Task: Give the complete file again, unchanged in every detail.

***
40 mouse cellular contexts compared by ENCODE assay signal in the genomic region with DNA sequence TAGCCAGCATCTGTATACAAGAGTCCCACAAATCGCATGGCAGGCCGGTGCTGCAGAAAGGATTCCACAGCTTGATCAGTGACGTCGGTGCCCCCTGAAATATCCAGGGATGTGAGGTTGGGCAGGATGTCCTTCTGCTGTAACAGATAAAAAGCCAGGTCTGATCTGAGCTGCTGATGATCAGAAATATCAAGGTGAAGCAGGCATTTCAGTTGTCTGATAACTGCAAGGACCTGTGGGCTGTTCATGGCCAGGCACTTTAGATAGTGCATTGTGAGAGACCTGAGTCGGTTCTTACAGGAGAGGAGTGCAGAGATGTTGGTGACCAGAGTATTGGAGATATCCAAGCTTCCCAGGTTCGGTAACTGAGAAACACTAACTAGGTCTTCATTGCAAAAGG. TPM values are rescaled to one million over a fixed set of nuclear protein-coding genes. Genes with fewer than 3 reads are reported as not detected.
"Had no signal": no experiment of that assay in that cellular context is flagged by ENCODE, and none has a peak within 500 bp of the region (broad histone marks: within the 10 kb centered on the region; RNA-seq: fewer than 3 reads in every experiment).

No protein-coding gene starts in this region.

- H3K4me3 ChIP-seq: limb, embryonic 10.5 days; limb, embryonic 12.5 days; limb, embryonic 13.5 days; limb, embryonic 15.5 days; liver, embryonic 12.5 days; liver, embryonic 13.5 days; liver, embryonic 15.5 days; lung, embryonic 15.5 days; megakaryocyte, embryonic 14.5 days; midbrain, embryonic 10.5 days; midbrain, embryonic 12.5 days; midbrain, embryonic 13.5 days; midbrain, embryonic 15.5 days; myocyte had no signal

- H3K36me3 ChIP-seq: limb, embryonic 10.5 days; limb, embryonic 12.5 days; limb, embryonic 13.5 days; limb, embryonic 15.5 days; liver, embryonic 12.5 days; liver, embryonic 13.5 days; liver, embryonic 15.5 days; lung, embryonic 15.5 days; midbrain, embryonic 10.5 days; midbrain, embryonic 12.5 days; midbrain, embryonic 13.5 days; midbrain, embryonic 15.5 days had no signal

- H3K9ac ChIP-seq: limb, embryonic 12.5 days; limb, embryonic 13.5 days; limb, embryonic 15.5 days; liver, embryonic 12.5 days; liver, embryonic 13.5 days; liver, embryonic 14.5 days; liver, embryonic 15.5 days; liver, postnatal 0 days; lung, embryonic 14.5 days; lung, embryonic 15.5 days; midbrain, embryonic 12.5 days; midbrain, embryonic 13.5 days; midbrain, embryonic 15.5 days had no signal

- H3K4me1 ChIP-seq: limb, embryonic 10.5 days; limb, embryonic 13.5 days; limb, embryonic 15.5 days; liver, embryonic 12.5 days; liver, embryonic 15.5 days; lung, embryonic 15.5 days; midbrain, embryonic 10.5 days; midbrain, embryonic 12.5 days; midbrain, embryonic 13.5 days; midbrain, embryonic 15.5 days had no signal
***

40 mouse cellular contexts compared by ENCODE assay signal in the genomic region with DNA sequence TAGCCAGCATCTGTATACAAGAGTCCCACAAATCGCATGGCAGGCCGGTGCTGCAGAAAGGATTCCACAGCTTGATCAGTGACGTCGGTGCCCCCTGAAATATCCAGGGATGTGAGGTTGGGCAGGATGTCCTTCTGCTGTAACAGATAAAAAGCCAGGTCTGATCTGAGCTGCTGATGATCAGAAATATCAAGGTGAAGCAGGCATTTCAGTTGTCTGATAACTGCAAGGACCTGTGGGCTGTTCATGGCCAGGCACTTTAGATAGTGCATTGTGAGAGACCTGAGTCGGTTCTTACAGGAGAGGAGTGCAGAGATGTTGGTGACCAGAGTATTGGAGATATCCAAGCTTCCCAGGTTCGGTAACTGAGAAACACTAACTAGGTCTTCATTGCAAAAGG. TPM values are rescaled to one million over a fixed set of nuclear protein-coding genes. Genes with fewer than 3 reads are reported as not detected.
"Had no signal": no experiment of that assay in that cellular context is flagged by ENCODE, and none has a peak within 500 bp of the region (broad histone marks: within the 10 kb centered on the region; RNA-seq: fewer than 3 reads in every experiment).

No protein-coding gene starts in this region.

- H3K4me3 ChIP-seq: limb, embryonic 10.5 days; limb, embryonic 12.5 days; limb, embryonic 13.5 days; limb, embryonic 15.5 days; liver, embryonic 12.5 days; liver, embryonic 13.5 days; liver, embryonic 15.5 days; lung, embryonic 15.5 days; megakaryocyte, embryonic 14.5 days; midbrain, embryonic 10.5 days; midbrain, embryonic 12.5 days; midbrain, embryonic 13.5 days; midbrain, embryonic 15.5 days; myocyte had no signal

- H3K36me3 ChIP-seq: limb, embryonic 10.5 days; limb, embryonic 12.5 days; limb, embryonic 13.5 days; limb, embryonic 15.5 days; liver, embryonic 12.5 days; liver, embryonic 13.5 days; liver, embryonic 15.5 days; lung, embryonic 15.5 days; midbrain, embryonic 10.5 days; midbrain, embryonic 12.5 days; midbrain, embryonic 13.5 days; midbrain, embryonic 15.5 days had no signal

- H3K9ac ChIP-seq: limb, embryonic 12.5 days; limb, embryonic 13.5 days; limb, embryonic 15.5 days; liver, embryonic 12.5 days; liver, embryonic 13.5 days; liver, embryonic 14.5 days; liver, embryonic 15.5 days; liver, postnatal 0 days; lung, embryonic 14.5 days; lung, embryonic 15.5 days; midbrain, embryonic 12.5 days; midbrain, embryonic 13.5 days; midbrain, embryonic 15.5 days had no signal

- H3K4me1 ChIP-seq: limb, embryonic 10.5 days; limb, embryonic 13.5 days; limb, embryonic 15.5 days; liver, embryonic 12.5 days; liver, embryonic 15.5 days; lung, embryonic 15.5 days; midbrain, embryonic 10.5 days; midbrain, embryonic 12.5 days; midbrain, embryonic 13.5 days; midbrain, embryonic 15.5 days had no signal